A Scale That Sketches Your Weight Like Rings In A Tree

Losing weight is as easy as finding the eraser.

It’s almost spring, which means that many of us have rounded out a bit during the winter months. The cookies and hot cocoa were fun, but looking at a scale … seeing that number … I’d rather just start running again.

But the Weight Recorder, by student Weiche Wu, may be the most soft-hearted scale ever created. It ignores numeric calculation entirely, and instead draws out your weight over a period of 10 years. Each time you step on the scale, this tree-ring-like chart thickens. (Hopefully, it’s the only thing growing larger.)

"I think the project is not enabling or depressing people, instead, the project is more like making people realize their changing of body condition," Wu tells Co.Design. "The body records and reacts to something that can reflect how our life was at a specific period of time."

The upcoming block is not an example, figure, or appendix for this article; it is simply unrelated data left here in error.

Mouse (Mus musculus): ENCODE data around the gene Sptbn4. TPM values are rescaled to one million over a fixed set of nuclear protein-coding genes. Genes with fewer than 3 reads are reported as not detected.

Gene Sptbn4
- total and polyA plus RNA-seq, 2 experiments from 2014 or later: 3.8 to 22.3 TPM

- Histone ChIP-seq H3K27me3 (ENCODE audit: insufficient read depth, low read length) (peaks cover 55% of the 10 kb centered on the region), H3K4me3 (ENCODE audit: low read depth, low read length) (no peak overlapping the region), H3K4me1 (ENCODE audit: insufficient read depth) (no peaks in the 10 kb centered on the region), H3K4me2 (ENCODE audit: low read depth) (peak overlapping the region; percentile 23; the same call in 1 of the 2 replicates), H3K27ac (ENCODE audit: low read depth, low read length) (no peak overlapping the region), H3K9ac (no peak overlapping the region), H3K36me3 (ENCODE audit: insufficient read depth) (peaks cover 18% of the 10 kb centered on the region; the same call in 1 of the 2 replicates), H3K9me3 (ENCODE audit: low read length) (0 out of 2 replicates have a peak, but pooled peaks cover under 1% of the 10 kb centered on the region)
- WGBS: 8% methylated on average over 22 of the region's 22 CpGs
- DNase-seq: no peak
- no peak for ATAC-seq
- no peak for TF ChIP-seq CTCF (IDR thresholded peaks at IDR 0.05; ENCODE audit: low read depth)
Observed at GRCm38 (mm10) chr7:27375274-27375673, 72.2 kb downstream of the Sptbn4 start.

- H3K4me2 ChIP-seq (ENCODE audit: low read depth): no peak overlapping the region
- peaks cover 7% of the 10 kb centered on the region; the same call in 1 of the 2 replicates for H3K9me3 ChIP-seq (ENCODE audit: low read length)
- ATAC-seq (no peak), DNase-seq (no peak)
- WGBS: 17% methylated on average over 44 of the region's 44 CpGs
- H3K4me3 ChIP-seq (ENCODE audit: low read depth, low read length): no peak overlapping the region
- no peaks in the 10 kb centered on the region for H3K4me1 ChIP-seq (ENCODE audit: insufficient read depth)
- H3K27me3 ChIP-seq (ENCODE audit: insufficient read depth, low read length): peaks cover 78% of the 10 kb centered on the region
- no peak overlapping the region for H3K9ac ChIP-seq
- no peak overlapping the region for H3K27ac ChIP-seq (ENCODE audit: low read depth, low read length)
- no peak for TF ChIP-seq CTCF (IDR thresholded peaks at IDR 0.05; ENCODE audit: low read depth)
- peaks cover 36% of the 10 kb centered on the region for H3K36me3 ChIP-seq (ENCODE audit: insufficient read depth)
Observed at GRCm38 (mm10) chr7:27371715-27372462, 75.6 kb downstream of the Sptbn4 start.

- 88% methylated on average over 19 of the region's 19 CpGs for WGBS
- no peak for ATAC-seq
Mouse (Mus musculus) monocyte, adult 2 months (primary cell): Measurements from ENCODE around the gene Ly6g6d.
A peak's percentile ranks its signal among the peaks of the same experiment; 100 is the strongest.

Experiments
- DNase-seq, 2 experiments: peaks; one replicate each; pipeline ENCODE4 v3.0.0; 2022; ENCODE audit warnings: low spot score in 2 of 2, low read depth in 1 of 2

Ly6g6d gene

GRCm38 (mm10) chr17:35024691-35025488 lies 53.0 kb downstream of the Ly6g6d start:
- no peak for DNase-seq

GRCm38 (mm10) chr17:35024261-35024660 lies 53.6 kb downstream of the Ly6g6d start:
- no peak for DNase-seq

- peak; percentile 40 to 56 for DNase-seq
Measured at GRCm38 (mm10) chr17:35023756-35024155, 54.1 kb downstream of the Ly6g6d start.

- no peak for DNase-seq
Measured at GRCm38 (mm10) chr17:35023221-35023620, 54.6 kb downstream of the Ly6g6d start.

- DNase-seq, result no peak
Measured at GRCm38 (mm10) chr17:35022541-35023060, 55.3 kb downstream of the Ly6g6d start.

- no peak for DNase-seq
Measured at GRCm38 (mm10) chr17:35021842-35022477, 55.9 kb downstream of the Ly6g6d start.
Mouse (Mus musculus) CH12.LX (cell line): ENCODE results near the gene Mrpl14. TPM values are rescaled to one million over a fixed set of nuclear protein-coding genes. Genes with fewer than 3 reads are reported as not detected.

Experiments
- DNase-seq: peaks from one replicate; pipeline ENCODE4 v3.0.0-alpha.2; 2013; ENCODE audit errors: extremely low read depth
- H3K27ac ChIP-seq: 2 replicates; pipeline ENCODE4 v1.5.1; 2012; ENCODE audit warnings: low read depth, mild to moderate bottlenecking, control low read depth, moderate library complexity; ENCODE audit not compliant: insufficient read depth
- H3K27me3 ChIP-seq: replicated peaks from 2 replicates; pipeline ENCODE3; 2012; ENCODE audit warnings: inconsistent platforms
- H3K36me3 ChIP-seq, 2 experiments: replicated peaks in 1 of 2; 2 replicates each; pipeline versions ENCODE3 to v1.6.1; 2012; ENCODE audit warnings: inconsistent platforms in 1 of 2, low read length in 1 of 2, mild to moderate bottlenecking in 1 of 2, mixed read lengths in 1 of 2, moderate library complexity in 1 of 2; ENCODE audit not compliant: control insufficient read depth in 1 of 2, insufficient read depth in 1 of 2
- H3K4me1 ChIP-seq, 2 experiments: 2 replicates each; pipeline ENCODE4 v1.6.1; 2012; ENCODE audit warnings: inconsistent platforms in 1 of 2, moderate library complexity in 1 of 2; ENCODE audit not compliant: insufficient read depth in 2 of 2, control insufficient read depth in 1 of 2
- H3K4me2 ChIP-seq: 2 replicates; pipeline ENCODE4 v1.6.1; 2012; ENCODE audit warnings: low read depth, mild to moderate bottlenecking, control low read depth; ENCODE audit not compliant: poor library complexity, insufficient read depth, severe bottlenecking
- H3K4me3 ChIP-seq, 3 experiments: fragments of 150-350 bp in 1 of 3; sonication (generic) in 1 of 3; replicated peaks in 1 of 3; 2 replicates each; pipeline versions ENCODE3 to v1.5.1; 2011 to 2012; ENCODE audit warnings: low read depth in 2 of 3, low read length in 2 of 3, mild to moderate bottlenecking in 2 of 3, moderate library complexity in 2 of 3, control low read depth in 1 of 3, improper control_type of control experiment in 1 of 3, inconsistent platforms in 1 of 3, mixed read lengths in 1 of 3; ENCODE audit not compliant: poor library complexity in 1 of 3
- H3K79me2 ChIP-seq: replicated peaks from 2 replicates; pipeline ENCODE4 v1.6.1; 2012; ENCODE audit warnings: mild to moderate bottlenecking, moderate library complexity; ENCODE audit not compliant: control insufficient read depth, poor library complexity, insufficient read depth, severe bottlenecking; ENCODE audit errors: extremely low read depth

Wu is more interested in someone’s weight narrative than a one-and-done stat. Maybe you got pregnant, bulked up, trained for a marathon or went on a juice fast. Rather than just measuring this change in pounds, these life events become part of a larger continuum. Your physical accomplishments and failures become peaks and valleys rather than "that time I lost 8 pounds in a week before my trip to the beach."

For the average person, Wu sees his scale as "more accessible" than our traditional scales, in that it translates weight into a language users can better understand than numbers. I’m not so sure that’s the case in the short term, "is Atkins working for me or not," scenario. But over time? Has cutting out pizza mattered at all over these last six months? It’s these longitudinal trends that could be quite helpful. Or, at the very least, they’d make for an interesting sketch of your life.

[Yanko Design]

Add New Comment

3 Comments

  • D Martin

    While I love the idea, I think that it misses an oportunity. I wish there was a bathroom scale like the recording thermometers/hygrometers used by industry. The paper chart rotates much like Wu's design, but rotates once per day or week or month or maybe even once per year. I'd love one that does one rotation per year, so you could see seasonal effects, and once one year was complete, it would repeat each year showing evidence of growth(weight gain) or decline(weight loss). Patterns might emerge relating more to the way growth rings vary in trees based on seasonal condtions.